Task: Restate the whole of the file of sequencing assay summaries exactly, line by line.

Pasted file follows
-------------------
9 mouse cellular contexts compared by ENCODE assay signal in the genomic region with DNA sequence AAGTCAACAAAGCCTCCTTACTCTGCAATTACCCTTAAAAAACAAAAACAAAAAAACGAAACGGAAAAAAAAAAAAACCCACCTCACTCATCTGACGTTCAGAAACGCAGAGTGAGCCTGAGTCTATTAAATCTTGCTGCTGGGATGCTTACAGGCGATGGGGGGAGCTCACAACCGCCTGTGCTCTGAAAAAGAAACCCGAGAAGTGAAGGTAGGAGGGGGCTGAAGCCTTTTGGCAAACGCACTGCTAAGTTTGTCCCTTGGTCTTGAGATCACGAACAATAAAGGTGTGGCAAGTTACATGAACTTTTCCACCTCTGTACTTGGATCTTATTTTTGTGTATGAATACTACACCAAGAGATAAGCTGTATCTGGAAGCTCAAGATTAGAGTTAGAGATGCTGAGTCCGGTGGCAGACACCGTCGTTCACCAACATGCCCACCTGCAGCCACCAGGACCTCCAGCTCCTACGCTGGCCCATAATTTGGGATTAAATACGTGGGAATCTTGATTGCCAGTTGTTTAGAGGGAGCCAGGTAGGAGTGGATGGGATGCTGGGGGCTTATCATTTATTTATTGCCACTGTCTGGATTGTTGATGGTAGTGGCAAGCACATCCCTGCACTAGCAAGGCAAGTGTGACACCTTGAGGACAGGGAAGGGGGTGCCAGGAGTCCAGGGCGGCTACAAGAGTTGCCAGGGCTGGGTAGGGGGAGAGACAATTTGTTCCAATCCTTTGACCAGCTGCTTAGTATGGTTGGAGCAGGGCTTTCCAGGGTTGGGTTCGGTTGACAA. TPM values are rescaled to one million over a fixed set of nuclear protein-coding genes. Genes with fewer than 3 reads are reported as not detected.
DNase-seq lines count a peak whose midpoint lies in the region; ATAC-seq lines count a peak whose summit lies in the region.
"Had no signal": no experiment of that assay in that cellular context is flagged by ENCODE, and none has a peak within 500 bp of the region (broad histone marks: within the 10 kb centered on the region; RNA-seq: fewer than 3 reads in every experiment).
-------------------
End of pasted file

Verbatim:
9 mouse cellular contexts compared by ENCODE assay signal in the genomic region with DNA sequence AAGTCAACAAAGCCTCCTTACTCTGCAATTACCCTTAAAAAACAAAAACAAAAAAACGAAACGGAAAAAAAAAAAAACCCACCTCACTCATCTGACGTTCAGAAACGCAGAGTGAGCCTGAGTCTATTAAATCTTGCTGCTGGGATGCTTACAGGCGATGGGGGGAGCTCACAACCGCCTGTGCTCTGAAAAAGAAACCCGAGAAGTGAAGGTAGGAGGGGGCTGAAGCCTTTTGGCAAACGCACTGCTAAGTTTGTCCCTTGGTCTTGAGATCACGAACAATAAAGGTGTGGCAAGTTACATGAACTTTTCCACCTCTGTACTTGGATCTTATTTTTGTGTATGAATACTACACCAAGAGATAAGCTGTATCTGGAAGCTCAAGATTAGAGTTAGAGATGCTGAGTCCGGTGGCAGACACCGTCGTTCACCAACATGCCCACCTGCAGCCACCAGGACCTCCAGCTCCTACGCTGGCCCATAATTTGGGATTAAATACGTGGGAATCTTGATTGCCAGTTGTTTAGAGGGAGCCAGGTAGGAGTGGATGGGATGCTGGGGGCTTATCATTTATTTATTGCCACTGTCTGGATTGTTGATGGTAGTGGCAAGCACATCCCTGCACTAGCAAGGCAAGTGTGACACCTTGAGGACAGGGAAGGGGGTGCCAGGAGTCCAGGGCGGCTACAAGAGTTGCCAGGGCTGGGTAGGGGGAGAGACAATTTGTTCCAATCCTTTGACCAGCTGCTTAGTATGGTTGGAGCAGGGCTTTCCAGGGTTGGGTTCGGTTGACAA. TPM values are rescaled to one million over a fixed set of nuclear protein-coding genes. Genes with fewer than 3 reads are reported as not detected.
DNase-seq lines count a peak whose midpoint lies in the region; ATAC-seq lines count a peak whose summit lies in the region.
"Had no signal": no experiment of that assay in that cellular context is flagged by ENCODE, and none has a peak within 500 bp of the region (broad histone marks: within the 10 kb centered on the region; RNA-seq: fewer than 3 reads in every experiment).